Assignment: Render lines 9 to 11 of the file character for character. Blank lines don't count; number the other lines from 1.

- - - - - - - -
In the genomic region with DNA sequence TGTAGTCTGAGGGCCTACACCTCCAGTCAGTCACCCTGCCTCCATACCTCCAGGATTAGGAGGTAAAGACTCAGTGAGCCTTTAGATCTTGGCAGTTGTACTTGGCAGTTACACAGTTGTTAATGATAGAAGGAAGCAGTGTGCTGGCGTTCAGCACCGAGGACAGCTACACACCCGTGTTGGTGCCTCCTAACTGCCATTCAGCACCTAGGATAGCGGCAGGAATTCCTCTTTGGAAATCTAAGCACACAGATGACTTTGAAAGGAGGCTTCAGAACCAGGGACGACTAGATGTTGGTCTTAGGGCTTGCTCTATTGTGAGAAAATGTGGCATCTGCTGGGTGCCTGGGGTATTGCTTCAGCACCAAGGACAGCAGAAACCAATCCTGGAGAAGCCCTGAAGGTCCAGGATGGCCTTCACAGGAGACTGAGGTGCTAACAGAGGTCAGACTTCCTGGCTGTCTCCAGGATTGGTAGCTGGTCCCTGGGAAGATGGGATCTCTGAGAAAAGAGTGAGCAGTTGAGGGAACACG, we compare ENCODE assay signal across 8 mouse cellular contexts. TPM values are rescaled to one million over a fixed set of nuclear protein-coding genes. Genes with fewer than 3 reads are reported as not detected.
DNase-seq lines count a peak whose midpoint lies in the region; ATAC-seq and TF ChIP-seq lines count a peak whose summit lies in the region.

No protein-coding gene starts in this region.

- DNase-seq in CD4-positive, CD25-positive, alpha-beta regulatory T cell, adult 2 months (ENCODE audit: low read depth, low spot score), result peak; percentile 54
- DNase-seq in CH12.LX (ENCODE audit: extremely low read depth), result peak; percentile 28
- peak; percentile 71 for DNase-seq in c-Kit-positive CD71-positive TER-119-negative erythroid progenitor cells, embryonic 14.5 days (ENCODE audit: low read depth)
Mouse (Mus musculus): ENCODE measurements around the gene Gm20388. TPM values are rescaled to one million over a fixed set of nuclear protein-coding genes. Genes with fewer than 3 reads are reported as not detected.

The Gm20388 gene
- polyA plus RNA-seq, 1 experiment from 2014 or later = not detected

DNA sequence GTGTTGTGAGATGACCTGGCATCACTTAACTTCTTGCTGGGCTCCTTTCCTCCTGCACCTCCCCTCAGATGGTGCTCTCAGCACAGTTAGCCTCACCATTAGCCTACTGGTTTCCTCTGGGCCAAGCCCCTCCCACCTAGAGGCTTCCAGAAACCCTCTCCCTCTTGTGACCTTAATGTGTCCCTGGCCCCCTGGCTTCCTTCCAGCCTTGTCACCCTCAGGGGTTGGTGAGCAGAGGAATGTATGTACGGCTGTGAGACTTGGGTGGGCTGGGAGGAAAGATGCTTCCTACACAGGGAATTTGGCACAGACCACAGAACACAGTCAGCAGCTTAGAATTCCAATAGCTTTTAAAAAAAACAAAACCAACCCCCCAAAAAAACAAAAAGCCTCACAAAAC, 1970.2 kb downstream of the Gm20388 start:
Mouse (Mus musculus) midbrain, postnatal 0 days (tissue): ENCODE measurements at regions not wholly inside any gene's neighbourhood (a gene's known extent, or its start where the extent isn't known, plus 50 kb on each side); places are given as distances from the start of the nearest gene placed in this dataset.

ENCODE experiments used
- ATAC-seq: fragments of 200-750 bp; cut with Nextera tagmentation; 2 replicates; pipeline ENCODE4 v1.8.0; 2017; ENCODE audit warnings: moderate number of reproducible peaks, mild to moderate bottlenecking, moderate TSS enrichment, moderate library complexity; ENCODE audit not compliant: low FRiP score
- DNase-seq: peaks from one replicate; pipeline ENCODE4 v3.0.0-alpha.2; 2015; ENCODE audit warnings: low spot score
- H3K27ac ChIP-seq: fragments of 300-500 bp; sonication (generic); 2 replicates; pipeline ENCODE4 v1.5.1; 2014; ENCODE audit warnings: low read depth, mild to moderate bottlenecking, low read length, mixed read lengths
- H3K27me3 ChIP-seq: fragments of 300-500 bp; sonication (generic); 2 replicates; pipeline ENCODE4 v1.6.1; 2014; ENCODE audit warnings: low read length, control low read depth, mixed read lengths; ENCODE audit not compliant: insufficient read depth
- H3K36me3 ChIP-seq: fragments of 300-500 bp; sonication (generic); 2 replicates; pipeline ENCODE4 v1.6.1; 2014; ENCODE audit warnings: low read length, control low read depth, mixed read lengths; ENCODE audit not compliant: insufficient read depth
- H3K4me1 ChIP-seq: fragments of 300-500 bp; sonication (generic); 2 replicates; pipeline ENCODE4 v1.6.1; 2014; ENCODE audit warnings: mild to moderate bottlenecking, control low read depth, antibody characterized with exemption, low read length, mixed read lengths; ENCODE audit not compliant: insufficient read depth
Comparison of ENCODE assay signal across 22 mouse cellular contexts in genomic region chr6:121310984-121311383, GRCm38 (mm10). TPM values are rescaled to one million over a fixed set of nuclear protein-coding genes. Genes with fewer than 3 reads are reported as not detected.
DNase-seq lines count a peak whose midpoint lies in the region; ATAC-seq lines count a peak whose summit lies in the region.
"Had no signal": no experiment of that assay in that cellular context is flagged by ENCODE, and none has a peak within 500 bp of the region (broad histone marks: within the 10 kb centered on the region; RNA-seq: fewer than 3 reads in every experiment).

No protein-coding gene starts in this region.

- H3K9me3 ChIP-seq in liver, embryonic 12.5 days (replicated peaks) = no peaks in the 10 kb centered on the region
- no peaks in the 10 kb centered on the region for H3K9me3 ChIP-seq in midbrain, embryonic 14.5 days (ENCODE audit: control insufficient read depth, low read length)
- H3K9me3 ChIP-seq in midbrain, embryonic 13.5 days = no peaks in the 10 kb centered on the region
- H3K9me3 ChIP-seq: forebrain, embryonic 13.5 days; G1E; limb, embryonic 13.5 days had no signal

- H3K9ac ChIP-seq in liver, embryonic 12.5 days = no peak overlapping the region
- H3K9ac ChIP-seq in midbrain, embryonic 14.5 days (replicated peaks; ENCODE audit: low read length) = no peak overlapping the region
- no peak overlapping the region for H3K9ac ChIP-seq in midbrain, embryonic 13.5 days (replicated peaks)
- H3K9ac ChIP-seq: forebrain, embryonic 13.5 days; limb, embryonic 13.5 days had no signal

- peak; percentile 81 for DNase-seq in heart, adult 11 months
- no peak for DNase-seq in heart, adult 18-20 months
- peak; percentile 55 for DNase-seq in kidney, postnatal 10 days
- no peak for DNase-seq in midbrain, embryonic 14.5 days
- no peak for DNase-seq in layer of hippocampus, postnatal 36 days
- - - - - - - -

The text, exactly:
- polyA plus RNA-seq, 1 experiment from 2014 or later = not detected

DNA sequence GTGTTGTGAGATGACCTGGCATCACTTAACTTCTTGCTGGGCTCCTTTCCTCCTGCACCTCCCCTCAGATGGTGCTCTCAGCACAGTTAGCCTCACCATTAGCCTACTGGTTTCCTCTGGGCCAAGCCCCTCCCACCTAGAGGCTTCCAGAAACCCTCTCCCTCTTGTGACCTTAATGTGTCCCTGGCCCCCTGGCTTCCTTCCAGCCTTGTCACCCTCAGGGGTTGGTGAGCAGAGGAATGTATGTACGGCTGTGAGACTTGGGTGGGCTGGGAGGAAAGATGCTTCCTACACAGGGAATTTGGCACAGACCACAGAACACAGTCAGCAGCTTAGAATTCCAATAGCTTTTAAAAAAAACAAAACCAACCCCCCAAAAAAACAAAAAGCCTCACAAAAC, 1970.2 kb downstream of the Gm20388 start:
Mouse (Mus musculus) midbrain, postnatal 0 days (tissue): ENCODE measurements at regions not wholly inside any gene's neighbourhood (a gene's known extent, or its start where the extent isn't known, plus 50 kb on each side); places are given as distances from the start of the nearest gene placed in this dataset.